- Senior Writer for ESPN The Magazine
- Columnist for ESPN.com
- Author of five books (3 NYT best-sellers)
The Ball Family Draft Night Extravaganza (heavy on the extra) began hours before the first pick, at a check-in table in the driveway of the family home in Chino Hills, California. Temperatures are taken, hand sanitizer is offered, waivers are signed, pens are separated in containers marked CLEAN and USED, and each signee holds the signed waiver near said signee’s face for a photograph, clearing the way for any and all likenesses to be used for the inevitable reality show spinoff. A young woman in a Big Baller Brand T-shirt bearing the slogan “Family Never Breaks Up” takes the photo with her phone, and we’re off.
The COVID-19 pandemic changed the NBA draft, turning it into a virtual, stay-at-home affair that promised to be quaint, heartwarming and maybe a little bit folksy. Families gathered in small groups, awaiting news only the television could convey, and joy ensued. Each of the potential draftees got a cap in the mail from all 30 teams, and instead of daps and a hug with commissioner Adam Silver after a walk to the stage, they got a backslap from their overeager uncle and a kiss from mom. But, in the case of the Ball family, which is not just any family, the night could be transformed into one more massive marketing opportunity. LaMelo, at 19 the youngest of the three Ball brothers, was about to be drafted, and the moment would be maximized.
In fact, this moment — not any of the moments leading up to it, and not any of the moments that might ensue from it — is the moment the family has been awaiting ever since LaVar Ball decreed that each of his sons would become professional basketball players. Lonzo, chosen second overall by the Lakers in the 2017 draft, is the starting point guard for the New Orleans Pelicans. LiAngelo, the middle son, played for the Oklahoma City Thunder G League team last year and is hoping to sign as a free agent in the next two weeks. But this is the moment of ultimate vindication, the night the youngest and most scrutinized son of Tina and LaVar would be recognized for his talent and the work that has made this possible. This is the moment everyone would stop talking about LaMelo’s winding path — from Chino Hills to Lithuania to an Ohio prep school to Australia, much of it in service of a brand and at the behest of the father — and focus on the result.
And so the cars, more than 100 of them, lined up in front of the Ball compound. LaVar roamed his property wearing Big Baller Brand shorts, a BBB long-sleeved T-shirt, BBB shower slides and black socks. Atop his head, the chef’s kiss: a BBB baseball cap, specially made for the occasion, with “I Told You So” inscribed across the front.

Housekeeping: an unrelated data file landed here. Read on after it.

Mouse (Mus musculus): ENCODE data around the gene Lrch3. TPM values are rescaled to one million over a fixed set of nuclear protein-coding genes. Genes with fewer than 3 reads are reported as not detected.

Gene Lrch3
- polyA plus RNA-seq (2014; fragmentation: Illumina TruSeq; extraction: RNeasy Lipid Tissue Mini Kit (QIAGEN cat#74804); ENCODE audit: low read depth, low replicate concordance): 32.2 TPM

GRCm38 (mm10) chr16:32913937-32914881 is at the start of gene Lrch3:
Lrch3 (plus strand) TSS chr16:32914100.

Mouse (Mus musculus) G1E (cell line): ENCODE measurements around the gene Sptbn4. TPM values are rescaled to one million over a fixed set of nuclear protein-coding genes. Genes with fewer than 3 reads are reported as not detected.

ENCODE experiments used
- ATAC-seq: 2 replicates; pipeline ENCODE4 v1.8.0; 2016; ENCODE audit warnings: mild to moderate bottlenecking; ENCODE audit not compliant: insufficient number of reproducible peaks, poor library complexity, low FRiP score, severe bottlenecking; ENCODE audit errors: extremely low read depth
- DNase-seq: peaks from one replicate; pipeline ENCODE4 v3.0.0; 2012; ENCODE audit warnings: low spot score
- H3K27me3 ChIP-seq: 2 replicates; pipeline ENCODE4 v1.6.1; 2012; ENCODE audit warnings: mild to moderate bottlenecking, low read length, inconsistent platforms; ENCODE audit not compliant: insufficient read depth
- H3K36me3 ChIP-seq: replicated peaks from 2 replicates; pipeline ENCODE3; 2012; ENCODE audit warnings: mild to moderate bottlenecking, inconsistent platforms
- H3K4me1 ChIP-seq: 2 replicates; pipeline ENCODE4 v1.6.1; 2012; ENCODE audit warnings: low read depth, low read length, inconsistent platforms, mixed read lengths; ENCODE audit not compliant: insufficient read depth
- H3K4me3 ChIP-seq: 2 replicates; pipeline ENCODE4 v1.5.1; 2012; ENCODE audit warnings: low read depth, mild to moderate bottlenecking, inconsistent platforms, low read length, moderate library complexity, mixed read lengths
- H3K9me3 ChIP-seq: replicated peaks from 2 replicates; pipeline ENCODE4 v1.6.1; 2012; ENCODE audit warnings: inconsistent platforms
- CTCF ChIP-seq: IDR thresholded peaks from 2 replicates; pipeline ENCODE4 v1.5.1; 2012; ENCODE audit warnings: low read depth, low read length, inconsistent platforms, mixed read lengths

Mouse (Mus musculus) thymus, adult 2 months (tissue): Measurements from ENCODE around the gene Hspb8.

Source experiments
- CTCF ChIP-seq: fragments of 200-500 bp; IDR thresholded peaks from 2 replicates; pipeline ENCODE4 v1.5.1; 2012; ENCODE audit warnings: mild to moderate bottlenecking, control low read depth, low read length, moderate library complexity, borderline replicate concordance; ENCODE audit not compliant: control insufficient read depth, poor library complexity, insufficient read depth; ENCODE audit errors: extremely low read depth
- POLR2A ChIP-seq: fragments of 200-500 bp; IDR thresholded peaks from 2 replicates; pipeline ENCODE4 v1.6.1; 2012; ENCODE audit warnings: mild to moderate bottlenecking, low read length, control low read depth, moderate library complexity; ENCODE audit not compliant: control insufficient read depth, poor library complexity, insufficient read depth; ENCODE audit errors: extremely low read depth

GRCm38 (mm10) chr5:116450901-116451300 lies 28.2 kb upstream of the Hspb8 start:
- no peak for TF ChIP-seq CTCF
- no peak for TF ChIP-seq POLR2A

A BBB gift basket was strategically placed on a table in the vast entry, about midway between the stationary BBB logo on the gold-painted wall outside the house and the rotating BBB logo inside the chandelier in the living room. The basket, big enough for a good-sized picnic, contained three Big Baller Brand dish towels, four Big Baller Brand coasters, two Big Baller Brand coffee mugs, two Big Baller Brand pillows, one Big Baller Brand cutting board and one Big Baller Brand placemat. You’ve got to give it up for LaVar: There’s nothing like the crowd at a draft party to infiltrate that Williams-Sonoma/Crate & Barrel lifestyle space.
The crowd moved amoeba-like from patio deck to patio deck outside and from room to room inside the 16,000-square-foot house, making its size difficult to estimate. Let’s put the best guess at 250. It was, without doubt, eclectic: family, high school friends, corporate types, and multiple honchos of Roc Nation, the agency that represents LaMelo. Bubba from Bubba’s Tacos was working the grill on the lower level of the backyard. LaMelo made it a point to speak to everyone, like a groom going from table to table.
And more than 90 minutes before the first pick, at 3:33 p.m. PT, the east gate of the Ball compound opened and a white Rolls Royce Cullinan SUV (base price: $330,000) rumbled onto the property like a large feline. Its driver — identified only as “That’s the car guy, I don’t know his name” by everyone I ask — is greeted like a conquering hero. He stepped out of the vehicle and accepted the congratulations and well wishes from LaVar, who was followed by a peacock’s tail of car-loving men who appear in the driveway as if blown by the wind. Photographs are taken and videos are shot. There are desperate, plaintive calls for LaMelo, and within seconds he appears, smiling, shirtless and running uphill from the guest house toward the car, shuffling a bit to keep his gold Louboutin studded slip-ons on his feet. He and his father embrace, the suicide doors are opened, the leather interior is fondled and the stereo is tested to the threshold of feeling. With the pleasantries out of the way, LaMelo climbs into the driver’s seat, LaVar the passenger’s, and they take it for a drive.
The car returns a few minutes later, with LaMelo wearing the same smile he wore at the beginning. This vehicle is clearly a draft day gift, but when I ask The Car Guy who it’s from — Roc Nation? Puma? LaVar? — he sidesteps the question like any good car guy would. “They told me to bring it here to see if he liked it,” he says. I tell him, judging by the ecstatic look on LaMelo’s face, that he might need to find a way home that doesn’t include the Cullinan. As any good car guy would, he says he has prepared for exactly that eventuality. “I got a friend down the hill,” he says. “He’s going to come and get me if the car stays here.”
As we stand there, grown men continue to walk in circles around the vehicle, marveling at the geometry and the leather and the suicide doors. (Especially the suicide doors.) They reminisce about the time, roughly 30 minutes ago, when the sound system rocked so hard it bounced off the canyon below. They look at it like it’s food.